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Book Review: Schemers by Bill Pronzini

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I love the new covers of the “Nameless” Detective novels by Bill Pronzini. They’re mocked up to look like file folders and make it simple to recognize these books at a glance.

I’ve been reading this series since The Snatch came out in the 1970s. In that time, Nameless has gone through a lot of changes. We’ve even learned his first name: Bill. But I’ll always think of him as Nameless.

I’d read in the beginning that the author wanted to strip down the private detective motif down so much that the character had no name and the only way he was recognized was through his work. In the beginning, I thought that was pretty cool. Still do. But I like the way Nameless has gone from being a single act to an ensemble group and now has a family life.

Lately, Pronzini has divided up the legwork in Nameless’s cases. He’s been joined by Tamara Corbin, the agency’s computer guru, and Jake Runyon, an ex-Seattle cop who’s dealing with personal trauma from losing his wife to cancer. When Tamara first started edging into the books as a viewpoint character, I wasn’t too sure about how I liked the idea. Then I got used to it and now I see it as a plus in the series.

The opening prologue of the book instantly guarantees the reader’s attention. I couldn’t think of a more brutal thing to kick off an attack on a family, but it’s there. Nameless takes the case on and hands it over to Runyon. All of them are aware that a killer is waiting out in the shadows, one that isn’t going to hesitate to kill when he’s ready.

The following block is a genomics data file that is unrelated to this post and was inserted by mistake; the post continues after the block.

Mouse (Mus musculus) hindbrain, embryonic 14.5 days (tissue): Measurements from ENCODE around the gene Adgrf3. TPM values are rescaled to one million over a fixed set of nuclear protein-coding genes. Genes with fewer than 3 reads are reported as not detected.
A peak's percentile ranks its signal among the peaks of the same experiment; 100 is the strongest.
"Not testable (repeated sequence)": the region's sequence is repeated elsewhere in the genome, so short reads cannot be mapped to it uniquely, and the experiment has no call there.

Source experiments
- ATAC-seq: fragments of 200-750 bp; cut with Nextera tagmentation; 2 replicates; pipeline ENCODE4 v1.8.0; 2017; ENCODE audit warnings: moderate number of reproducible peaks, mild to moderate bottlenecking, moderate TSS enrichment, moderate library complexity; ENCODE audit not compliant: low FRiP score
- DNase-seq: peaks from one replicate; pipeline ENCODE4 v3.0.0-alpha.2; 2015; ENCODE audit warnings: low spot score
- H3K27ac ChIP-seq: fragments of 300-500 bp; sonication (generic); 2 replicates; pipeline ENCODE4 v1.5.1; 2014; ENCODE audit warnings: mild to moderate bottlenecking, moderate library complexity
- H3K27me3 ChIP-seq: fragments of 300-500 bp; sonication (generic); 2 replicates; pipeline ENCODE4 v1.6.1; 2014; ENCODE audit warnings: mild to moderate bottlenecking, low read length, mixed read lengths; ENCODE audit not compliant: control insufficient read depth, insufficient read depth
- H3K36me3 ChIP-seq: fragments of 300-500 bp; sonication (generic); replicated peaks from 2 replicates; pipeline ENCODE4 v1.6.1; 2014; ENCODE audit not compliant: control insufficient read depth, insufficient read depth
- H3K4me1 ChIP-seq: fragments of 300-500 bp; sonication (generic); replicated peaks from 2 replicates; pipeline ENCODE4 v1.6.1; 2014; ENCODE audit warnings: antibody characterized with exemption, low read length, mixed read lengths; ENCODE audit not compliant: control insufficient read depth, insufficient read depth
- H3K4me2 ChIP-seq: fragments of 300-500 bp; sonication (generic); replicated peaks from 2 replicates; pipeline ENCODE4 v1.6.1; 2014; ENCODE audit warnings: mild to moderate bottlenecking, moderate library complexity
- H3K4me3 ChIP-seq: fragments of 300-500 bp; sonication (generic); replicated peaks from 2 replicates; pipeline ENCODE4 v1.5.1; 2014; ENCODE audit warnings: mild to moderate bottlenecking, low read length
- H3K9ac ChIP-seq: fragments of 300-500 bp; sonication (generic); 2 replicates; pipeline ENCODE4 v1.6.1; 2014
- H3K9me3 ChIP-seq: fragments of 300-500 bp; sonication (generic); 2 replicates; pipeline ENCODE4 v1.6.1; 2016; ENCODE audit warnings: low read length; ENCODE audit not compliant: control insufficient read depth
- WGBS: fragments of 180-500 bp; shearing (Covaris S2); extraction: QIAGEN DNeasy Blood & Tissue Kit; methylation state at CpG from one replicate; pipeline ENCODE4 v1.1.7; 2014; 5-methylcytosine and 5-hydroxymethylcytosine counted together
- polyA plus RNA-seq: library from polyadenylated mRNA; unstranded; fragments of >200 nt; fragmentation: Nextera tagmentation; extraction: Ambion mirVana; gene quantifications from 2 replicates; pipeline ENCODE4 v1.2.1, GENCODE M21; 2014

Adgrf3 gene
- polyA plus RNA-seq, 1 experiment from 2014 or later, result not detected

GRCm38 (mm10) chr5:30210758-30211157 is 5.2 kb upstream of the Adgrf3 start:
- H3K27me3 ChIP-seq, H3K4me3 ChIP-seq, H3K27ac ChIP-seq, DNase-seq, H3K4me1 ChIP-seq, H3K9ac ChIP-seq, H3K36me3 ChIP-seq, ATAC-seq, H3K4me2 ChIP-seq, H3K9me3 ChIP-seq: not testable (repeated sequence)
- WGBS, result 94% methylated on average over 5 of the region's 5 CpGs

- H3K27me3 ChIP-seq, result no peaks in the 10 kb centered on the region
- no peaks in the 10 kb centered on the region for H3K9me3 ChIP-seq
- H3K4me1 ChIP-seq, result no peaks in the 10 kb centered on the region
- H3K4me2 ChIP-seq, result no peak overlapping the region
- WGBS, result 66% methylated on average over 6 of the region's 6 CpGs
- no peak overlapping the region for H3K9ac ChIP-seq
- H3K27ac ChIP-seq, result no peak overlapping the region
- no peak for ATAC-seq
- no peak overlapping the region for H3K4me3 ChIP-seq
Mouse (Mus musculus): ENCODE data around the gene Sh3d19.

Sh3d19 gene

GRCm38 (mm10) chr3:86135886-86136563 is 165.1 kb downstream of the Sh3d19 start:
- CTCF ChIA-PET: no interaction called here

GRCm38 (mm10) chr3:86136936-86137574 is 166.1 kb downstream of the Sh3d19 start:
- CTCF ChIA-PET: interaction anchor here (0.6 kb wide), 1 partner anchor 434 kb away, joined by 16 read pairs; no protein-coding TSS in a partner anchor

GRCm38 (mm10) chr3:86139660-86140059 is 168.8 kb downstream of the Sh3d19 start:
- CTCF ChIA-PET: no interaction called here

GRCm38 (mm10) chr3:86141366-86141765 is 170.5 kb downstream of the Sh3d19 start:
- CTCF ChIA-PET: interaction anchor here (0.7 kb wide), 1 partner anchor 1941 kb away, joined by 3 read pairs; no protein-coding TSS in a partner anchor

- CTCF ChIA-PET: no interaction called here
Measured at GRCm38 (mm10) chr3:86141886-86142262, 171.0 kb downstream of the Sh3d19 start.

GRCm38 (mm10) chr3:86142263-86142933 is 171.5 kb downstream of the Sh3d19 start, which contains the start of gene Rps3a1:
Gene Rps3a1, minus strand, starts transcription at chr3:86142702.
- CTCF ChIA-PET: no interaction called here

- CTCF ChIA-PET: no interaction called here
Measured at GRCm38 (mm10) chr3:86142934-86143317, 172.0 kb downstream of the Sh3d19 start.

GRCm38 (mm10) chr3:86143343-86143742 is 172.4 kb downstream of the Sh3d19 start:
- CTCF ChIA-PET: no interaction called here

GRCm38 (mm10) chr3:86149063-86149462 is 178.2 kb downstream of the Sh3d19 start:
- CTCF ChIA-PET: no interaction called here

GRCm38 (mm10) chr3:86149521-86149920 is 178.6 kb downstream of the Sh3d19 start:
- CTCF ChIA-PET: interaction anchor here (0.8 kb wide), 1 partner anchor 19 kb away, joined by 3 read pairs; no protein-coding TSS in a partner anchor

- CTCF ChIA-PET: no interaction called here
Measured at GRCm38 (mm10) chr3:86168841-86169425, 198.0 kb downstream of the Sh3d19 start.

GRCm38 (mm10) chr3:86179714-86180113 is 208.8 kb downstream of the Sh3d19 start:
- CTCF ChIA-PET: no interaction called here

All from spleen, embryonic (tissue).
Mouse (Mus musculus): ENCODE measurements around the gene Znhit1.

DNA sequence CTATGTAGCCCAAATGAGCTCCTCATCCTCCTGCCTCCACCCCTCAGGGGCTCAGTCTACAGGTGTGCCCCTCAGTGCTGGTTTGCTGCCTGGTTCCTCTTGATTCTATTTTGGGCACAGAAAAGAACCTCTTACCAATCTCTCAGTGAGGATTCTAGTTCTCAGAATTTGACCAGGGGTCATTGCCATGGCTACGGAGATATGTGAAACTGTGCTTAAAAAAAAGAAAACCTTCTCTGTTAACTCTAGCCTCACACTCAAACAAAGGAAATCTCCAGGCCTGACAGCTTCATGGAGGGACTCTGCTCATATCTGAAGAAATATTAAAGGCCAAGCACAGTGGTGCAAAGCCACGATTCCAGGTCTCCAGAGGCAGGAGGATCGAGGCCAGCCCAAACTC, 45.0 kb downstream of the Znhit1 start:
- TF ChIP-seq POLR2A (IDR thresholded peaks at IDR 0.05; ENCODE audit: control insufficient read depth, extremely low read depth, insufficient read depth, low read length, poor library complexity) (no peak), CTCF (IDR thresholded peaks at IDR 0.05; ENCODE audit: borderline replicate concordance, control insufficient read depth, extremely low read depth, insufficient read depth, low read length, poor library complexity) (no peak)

The second mystery is an old school locked room. I loved those kinds of stories when I was a kid. The scenario gets bumped up and shot full of steroids when the story involves a collector of Golden Age mysteries. I loved all the name-dropping that went on during the conversations. I couldn’t help ticking off the books and authors I’d read. Nameless is an avid collector of pulp magazines, a medium I also love.

As always, Pronzini keeps his mysteries moving, dodging back and forth between cases as well as through the investigations and the private lives of his investigators.

I’d figured out most of the locked room mystery by the time I reached the final few pages, but it was gratifying to see that I was right about most of it. There were still a few twists I hadn’t caught. The story with Runyon and the Hendersons was more suspenseful, more hardboiled, but it kept me flipping pages in anticipation. Overall, this was a solid entry into this long-lived series.

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